India's projected growth of 7.6 per cent this year and 7.7 per cent in 2016 will help accelerate economic growth in South Asia, according to a mid-year update of the UN World Economic Situation and Prospects (WESP), released today.
India's economic growth is projected to surpass that of China's, with a 7.7 per cent expansion of GDP in 2016, while China's economic growth is projected to decline to 6.8 per cent in 2016 from 7 per cent in 2015, according to the UN report.
South Asia's economic outlook is "largely favourable" since most economies are expected to experience a strengthening of growth in 2015-16 on the back of stronger domestic consumption and investment, and a pick-up in exports, says the report.
For the region as a whole, the report projected GDP growth of 6.7 per cent in 2015 and 6.9 per cent in 2016, up from an estimated 6.3 per cent in 2014.
"This revision mostly reflects a higher growth trajectory in India," it said.
Other Asian economies such as Iran and Pakistan are also expected to witness moderate growth, although for both countries significant uncertainties remain, the report said.
Across South Asia the report projected an expansion driven by buoyant household consumption and a gradual recovery in investment.
Private sector demand will be underpinned by a more benign macroeconomic environment, including considerably lower inflation.
In 2015, global consumer price inflation is expected to average 2.5 per cent, the lowest level since 2009. With slight recovery in oil prices and a pick-up in global activity, average inflation is forecast to accelerate to 3 per cent in 2016.
With average inflation in the region projected to fall to its lowest level in almost a decade, the report said, monetary policy has become more expansionary in several countries, notably in India and Pakistan.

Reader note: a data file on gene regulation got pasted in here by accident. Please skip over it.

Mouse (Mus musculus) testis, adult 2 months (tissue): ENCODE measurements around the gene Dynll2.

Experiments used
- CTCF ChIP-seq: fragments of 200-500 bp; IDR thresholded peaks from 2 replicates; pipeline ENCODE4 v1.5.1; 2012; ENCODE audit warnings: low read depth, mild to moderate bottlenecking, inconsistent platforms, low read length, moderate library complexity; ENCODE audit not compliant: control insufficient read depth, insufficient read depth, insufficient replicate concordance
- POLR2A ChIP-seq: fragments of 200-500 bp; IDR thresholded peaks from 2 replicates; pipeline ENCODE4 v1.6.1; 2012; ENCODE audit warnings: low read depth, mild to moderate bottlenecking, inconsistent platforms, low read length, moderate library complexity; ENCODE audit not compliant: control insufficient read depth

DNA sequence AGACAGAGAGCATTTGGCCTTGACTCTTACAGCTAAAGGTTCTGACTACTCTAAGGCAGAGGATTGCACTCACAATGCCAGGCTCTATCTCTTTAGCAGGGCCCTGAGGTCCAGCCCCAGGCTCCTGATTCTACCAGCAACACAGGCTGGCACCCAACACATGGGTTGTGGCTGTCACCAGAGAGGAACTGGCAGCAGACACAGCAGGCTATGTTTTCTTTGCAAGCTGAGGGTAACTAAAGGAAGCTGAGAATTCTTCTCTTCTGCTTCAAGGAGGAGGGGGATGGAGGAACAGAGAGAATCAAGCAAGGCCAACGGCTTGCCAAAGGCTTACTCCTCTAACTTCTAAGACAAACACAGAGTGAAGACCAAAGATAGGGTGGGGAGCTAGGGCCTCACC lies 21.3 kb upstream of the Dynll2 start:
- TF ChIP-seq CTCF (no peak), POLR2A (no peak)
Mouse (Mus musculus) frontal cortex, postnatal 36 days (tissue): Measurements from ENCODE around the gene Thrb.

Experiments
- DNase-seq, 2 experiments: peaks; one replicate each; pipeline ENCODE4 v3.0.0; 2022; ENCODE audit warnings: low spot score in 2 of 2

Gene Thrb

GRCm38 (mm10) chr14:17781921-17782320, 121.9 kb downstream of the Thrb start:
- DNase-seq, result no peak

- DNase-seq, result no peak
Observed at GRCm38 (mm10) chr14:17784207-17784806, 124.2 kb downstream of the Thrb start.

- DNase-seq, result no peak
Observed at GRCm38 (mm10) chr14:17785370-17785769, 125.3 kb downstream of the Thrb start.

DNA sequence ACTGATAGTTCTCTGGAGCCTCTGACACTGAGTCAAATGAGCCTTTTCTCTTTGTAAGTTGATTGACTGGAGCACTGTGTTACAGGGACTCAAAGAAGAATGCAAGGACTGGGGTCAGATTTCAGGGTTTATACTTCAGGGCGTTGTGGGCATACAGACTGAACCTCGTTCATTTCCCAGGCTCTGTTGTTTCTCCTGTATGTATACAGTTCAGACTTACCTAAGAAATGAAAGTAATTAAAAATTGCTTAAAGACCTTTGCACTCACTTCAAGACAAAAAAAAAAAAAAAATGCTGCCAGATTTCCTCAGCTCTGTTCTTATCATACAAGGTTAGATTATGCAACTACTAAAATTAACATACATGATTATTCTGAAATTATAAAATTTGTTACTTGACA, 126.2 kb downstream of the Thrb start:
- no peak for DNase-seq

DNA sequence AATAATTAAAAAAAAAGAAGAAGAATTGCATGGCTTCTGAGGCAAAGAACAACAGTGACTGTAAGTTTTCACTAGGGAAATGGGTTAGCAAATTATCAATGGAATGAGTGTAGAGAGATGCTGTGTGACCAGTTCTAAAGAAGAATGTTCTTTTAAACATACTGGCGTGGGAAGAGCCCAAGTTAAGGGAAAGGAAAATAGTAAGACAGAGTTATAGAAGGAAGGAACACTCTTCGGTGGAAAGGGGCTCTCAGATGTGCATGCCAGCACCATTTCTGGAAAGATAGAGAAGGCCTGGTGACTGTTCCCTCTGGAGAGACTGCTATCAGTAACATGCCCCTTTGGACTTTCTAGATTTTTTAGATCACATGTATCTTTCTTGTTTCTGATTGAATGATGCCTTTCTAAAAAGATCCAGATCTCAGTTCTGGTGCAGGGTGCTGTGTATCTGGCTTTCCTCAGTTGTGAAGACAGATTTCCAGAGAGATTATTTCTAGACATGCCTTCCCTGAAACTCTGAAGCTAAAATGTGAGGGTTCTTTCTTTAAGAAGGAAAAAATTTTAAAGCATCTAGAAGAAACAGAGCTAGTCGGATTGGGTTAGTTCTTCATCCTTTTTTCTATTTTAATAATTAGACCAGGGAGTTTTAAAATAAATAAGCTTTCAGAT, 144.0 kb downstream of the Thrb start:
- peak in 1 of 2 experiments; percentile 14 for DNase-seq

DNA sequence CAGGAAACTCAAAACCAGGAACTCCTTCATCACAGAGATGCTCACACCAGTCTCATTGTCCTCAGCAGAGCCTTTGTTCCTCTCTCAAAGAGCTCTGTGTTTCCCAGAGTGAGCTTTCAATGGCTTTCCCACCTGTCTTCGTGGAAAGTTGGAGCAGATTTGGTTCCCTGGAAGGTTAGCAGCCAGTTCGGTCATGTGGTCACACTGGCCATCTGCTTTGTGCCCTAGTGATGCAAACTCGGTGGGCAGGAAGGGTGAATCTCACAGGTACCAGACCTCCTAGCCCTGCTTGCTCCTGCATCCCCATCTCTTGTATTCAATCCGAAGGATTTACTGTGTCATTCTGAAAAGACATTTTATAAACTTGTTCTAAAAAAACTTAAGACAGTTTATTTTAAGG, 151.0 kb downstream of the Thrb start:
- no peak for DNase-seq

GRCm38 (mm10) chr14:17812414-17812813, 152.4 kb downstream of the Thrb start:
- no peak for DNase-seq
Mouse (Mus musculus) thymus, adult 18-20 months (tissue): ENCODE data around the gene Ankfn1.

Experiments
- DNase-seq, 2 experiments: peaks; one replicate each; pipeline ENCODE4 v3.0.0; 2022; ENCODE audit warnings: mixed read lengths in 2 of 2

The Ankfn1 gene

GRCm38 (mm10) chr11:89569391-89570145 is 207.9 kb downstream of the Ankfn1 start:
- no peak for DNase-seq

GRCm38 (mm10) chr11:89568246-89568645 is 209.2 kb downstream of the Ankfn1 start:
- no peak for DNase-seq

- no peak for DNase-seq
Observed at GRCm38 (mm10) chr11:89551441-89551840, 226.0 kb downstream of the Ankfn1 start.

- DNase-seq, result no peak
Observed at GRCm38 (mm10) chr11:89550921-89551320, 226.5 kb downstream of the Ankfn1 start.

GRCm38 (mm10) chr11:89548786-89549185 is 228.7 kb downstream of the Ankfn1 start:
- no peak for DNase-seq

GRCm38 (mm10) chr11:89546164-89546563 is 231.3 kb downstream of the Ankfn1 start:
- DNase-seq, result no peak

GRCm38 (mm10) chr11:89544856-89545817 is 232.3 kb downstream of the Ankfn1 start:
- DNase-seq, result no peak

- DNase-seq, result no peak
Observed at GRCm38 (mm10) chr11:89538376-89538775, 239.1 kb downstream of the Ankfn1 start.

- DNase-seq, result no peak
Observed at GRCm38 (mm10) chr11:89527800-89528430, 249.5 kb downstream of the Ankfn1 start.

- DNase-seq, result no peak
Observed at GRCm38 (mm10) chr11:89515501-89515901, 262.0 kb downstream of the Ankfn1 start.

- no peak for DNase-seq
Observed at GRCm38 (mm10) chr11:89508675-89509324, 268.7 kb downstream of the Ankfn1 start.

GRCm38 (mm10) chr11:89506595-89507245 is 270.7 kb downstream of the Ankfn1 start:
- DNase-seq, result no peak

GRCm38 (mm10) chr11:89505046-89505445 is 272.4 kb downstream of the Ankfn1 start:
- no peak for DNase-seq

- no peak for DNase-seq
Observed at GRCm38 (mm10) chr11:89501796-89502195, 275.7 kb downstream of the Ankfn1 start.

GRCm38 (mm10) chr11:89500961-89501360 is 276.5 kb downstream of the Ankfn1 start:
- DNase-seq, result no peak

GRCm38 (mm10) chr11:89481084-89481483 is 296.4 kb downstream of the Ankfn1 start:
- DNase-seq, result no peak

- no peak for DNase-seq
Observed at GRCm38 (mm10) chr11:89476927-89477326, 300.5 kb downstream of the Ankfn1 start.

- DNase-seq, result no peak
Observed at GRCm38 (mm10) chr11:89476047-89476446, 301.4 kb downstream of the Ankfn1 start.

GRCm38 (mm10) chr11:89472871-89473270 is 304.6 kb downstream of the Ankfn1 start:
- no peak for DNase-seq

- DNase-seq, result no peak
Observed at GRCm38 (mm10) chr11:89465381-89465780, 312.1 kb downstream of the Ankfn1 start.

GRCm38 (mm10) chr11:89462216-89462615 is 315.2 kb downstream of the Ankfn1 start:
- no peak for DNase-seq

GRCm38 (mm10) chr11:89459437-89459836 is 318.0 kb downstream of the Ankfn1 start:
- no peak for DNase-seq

South Asia's economies, however, will continue to face varying degrees of long-standing development challenges, including energy shortages, infrastructure deficits and political and social unrest, the report said.
The global economy will continue to grow at a modest pace, the report said and projected it to accelerate slightly from 2.6 per cent in 2014 to 2.8 per cent in 2015 and further to 3.1 per cent in 2016. The downside risks related to the upcoming move towards monetary policy normalisation in the US, ongoing uncertainties in the euro area, potential spillovers from geopolitical conflicts and persistent vulnerabilities in emerging economies, however, remain it added.
In the United States, the economic recovery remains on track and the short-term outlook is relatively favourable. Growth in the US is expected to pick up over the next quarters and reach 2.8 per cent in 2015, before decelerating slightly to 2.7 per cent in 2016.
Japan's GDP is projected to grow by 1.2 per cent in 2015 and 1.0 per cent in 2016.
In several countries such as Ukraine, Syria, Iraq and Yemen, military conflicts have taken a heavy human toll and led to widespread destruction.
While the negative economic impact has so far been limited to the sub-regional level, the risks lie in possible spillover effects of any regional conflict to the global level.
Potential transmission channels include trade, commodity prices and financial asset prices.
Geopolitical conflicts, especially in Africa and Western Asia, also remain risk factors for the global oil market, it said.